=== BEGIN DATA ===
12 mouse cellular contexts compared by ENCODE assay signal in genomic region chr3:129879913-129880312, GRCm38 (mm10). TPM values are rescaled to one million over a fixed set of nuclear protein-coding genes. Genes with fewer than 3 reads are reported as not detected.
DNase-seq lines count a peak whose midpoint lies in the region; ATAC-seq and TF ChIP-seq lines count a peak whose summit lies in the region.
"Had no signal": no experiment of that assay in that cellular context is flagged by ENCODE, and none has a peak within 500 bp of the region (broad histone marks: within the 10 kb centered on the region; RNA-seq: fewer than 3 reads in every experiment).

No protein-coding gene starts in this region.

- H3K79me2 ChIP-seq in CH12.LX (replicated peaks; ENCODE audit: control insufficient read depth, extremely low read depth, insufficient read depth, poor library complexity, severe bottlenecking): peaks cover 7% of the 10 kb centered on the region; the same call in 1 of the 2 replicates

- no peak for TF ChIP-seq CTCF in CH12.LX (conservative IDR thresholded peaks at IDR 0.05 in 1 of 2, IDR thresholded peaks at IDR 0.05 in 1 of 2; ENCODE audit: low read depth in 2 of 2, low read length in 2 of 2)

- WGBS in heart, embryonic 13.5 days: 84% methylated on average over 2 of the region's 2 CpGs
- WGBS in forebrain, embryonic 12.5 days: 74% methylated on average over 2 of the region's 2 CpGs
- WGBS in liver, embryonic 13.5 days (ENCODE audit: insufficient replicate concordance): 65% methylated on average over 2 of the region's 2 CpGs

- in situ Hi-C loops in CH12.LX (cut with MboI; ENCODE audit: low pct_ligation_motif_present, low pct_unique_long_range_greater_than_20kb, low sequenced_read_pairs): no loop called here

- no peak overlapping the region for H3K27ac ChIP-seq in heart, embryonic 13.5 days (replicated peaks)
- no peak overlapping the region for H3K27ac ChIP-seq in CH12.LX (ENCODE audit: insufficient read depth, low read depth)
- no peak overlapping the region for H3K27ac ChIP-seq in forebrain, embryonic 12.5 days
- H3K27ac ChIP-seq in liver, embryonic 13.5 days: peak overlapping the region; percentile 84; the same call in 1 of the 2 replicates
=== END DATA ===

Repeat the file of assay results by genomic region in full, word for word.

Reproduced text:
12 mouse cellular contexts compared by ENCODE assay signal in genomic region chr3:129879913-129880312, GRCm38 (mm10). TPM values are rescaled to one million over a fixed set of nuclear protein-coding genes. Genes with fewer than 3 reads are reported as not detected.
DNase-seq lines count a peak whose midpoint lies in the region; ATAC-seq and TF ChIP-seq lines count a peak whose summit lies in the region.
"Had no signal": no experiment of that assay in that cellular context is flagged by ENCODE, and none has a peak within 500 bp of the region (broad histone marks: within the 10 kb centered on the region; RNA-seq: fewer than 3 reads in every experiment).

No protein-coding gene starts in this region.

- H3K79me2 ChIP-seq in CH12.LX (replicated peaks; ENCODE audit: control insufficient read depth, extremely low read depth, insufficient read depth, poor library complexity, severe bottlenecking): peaks cover 7% of the 10 kb centered on the region; the same call in 1 of the 2 replicates

- no peak for TF ChIP-seq CTCF in CH12.LX (conservative IDR thresholded peaks at IDR 0.05 in 1 of 2, IDR thresholded peaks at IDR 0.05 in 1 of 2; ENCODE audit: low read depth in 2 of 2, low read length in 2 of 2)

- WGBS in heart, embryonic 13.5 days: 84% methylated on average over 2 of the region's 2 CpGs
- WGBS in forebrain, embryonic 12.5 days: 74% methylated on average over 2 of the region's 2 CpGs
- WGBS in liver, embryonic 13.5 days (ENCODE audit: insufficient replicate concordance): 65% methylated on average over 2 of the region's 2 CpGs

- in situ Hi-C loops in CH12.LX (cut with MboI; ENCODE audit: low pct_ligation_motif_present, low pct_unique_long_range_greater_than_20kb, low sequenced_read_pairs): no loop called here

- no peak overlapping the region for H3K27ac ChIP-seq in heart, embryonic 13.5 days (replicated peaks)
- no peak overlapping the region for H3K27ac ChIP-seq in CH12.LX (ENCODE audit: insufficient read depth, low read depth)
- no peak overlapping the region for H3K27ac ChIP-seq in forebrain, embryonic 12.5 days
- H3K27ac ChIP-seq in liver, embryonic 13.5 days: peak overlapping the region; percentile 84; the same call in 1 of the 2 replicates